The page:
Klimas said their computer models successfully predicted a treatment course for the GWI mouse model (which is apparently a very good model for GWI) on the first go around, i.e., the computer figured out what treatment would likely cure the mice, and they were indeed cured with the treatment. So I have some optimism for this approach.
 

Wishful

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Klimas said their computer models successfully predicted a treatment course for the GWI mouse model (which is apparently a very good model for GWI) on the first go around, i.e., the computer figured out what treatment would likely cure the mice, and they were indeed cured with the treatment. So I have some optimism for this approach.
Squeak squeak! Gimme treatment! :)

I don't feel like digging through more research papers just now. Did the treatments for mice involve only approved drugs? That would save the time frame for approval for new drugs. We'd still need a set of biomarkers for official diagnosis to justify the prescriptions, but that might not take long. Approval for a treatment for GWI would probably come first, (more funding), but that would lay the groundwork for us.

Definitely optimistic news. :thumbsup:
 

nandixon

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Did the treatments for mice involve only approved drugs?
I'm pretty sure that the same drug combination I previously mentioned (etanercept + mifepristone) that Klimas is currently using in her two clinical trials for GWI men and postmenopausal ME/CFS women is what worked in the GWI mice.

And again, the etanercept would be replaced with an (still to be determined) anti-TH2 drug for ME/CFS premenopausal women.

And unfortunately we don't know what Klimas is considering for ME/CFS men (still hoping @Belbyr might be able to find out something for us in that regard). In one of Klimas's pilot studies that came out just prior to the 2014 study I cited earlier, it was found that IL-23 was elevated in (ten) ME/CFS men:

A comparison of sex-specific immune signatures in Gulf War illness and chronic fatigue syndrome [2013]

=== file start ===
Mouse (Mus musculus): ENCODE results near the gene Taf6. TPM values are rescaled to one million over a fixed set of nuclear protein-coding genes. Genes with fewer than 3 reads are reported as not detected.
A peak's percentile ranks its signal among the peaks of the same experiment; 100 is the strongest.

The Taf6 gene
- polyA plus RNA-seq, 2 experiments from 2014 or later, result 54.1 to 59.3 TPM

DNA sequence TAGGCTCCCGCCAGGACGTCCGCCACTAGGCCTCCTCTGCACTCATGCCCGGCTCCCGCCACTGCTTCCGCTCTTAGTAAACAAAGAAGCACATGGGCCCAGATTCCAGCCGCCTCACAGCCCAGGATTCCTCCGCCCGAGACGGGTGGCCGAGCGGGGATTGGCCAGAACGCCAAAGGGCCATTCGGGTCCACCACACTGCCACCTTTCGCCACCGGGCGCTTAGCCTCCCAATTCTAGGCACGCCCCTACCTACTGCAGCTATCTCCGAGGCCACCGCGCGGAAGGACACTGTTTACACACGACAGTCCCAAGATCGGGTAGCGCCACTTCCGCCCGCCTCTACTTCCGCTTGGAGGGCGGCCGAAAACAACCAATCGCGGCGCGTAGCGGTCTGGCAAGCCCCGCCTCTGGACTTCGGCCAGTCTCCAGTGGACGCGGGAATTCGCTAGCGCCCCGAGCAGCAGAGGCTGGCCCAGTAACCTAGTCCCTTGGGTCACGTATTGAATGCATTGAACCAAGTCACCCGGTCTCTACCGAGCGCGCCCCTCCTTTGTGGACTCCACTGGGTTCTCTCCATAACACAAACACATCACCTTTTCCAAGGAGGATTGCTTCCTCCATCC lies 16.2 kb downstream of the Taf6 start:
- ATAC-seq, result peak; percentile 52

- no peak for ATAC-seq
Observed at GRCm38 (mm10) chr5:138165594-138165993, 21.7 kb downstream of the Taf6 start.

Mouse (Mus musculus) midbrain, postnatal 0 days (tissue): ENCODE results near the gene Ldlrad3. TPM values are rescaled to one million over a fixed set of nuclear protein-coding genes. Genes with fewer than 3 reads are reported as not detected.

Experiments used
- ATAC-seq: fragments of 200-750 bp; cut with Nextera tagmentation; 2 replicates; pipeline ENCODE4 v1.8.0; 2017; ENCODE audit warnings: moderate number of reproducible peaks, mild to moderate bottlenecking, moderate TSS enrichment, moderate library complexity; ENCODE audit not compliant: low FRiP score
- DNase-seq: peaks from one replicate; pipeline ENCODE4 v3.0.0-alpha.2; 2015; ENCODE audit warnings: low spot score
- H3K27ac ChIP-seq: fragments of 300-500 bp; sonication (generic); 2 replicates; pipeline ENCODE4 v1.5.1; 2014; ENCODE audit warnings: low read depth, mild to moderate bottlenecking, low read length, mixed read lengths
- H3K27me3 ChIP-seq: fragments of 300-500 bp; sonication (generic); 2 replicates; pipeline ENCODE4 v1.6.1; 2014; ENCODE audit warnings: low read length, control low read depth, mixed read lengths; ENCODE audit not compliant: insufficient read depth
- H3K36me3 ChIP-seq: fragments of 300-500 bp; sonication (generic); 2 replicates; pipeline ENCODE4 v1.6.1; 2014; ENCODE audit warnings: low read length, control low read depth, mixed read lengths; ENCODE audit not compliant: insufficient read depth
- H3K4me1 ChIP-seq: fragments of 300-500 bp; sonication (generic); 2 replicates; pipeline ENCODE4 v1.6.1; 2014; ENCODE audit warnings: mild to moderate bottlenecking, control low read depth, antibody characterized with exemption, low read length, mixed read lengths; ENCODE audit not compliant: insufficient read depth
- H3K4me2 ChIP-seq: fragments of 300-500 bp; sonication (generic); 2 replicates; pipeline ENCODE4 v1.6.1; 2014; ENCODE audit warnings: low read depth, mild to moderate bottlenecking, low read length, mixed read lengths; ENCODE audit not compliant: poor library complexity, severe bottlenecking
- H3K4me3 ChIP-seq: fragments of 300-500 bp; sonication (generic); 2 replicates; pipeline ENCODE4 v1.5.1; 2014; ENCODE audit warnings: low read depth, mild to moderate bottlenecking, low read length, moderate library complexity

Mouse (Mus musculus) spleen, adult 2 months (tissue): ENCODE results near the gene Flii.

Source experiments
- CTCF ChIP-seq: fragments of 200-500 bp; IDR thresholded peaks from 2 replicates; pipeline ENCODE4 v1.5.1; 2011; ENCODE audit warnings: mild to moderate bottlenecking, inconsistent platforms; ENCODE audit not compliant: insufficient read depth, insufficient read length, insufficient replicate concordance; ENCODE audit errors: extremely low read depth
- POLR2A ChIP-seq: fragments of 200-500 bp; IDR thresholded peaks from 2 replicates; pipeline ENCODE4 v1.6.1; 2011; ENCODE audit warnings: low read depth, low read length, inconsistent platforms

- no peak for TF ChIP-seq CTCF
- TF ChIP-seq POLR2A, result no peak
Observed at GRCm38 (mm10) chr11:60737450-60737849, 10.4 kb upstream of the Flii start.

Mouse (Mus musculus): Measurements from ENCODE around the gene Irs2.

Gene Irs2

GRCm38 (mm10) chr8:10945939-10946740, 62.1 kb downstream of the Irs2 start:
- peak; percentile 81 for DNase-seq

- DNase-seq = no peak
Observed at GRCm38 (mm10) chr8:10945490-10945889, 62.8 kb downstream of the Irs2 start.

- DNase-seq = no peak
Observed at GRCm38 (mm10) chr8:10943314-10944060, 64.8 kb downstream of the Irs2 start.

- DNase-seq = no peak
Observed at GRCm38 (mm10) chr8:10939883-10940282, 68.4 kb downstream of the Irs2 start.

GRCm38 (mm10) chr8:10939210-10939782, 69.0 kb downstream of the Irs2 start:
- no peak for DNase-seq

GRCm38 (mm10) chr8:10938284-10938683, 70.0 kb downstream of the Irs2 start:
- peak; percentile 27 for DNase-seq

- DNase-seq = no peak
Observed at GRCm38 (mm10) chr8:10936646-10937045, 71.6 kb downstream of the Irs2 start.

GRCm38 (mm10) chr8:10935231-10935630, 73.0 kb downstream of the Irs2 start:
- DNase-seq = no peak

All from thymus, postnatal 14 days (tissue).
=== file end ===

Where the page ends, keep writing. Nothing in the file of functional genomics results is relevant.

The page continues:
https://www.ncbi.nlm.nih.gov/pmc/articles/PMC3698072/
These subjects also expressed significantly higher levels of IL-23 both prior to and following exercise (p = 0.01, 0.01) but not at peak effort.

On the face of it this might suggest that an anti-IL23 monoclonal antibody drug (used for treating psoriasis, for example) might be useful for ME/CFS men to replace the etanercept, but this was a small study and, more importantly, it's what the computer determines is going to work after running everything through the algorithms.
 

perrier

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I'm pretty sure that the same drug combination I previously mentioned (etanercept + mifepristone) that Klimas is currently using in her two clinical trials for GWI men and postmenopausal ME/CFS women is what worked in the GWI mice.

And again, the etanercept would be replaced with an (still to be determined) anti-TH2 drug for ME/CFS premenopausal women.

And unfortunately we don't know what Klimas is considering for ME/CFS men (still hoping @Belbyr might be able to find out something for us in that regard). In one of Klimas's pilot studies that came out just prior to the 2014 study I cited earlier, it was found that IL-23 was elevated in (ten) ME/CFS men:

A comparison of sex-specific immune signatures in Gulf War illness and chronic fatigue syndrome [2013]
https://www.ncbi.nlm.nih.gov/pmc/articles/PMC3698072/



On the face of it this might suggest that an anti-IL23 monoclonal antibody drug (used for treating psoriasis, for example) might be useful for ME/CFS men to replace the etanercept, but this was a small study and, more importantly, it's what the computer determines is going to work after running everything through the algorithms.
Thanks for this information Nandixon; much appreciated. Is there no way to get a tiny clue as to if her protocol is having results? After all, the folks aren't going to be on these meds for long periods of time. And how many CFS patients are in her trial? Thanks.
 

nandixon

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@perrier, I'm not sure how many of the post-menopausal ME/CFS women there are in their trial. And I wouldn't think Klimas would want to give out any information at all until the trial is complete for fear of biasing the results with respect to the patients that haven't yet been administered the drugs, since the patients are likely running through the trial sequentially - one patient every two weeks, for example (as a guess). I'm thinking we probably won't hear anything for at least a year, unfortunately, unless there are dramatically good or dramatically bad results.
 

junkcrap50

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Thanks for this information Nandixon; much appreciated. Is there no way to get a tiny clue as to if her protocol is having results? After all, the folks aren't going to be on these meds for long periods of time. And how many CFS patients are in her trial? Thanks.
In some video of Klimas, she said 1 GWS patient has gone through her protocol and the patient has been seeing positive results.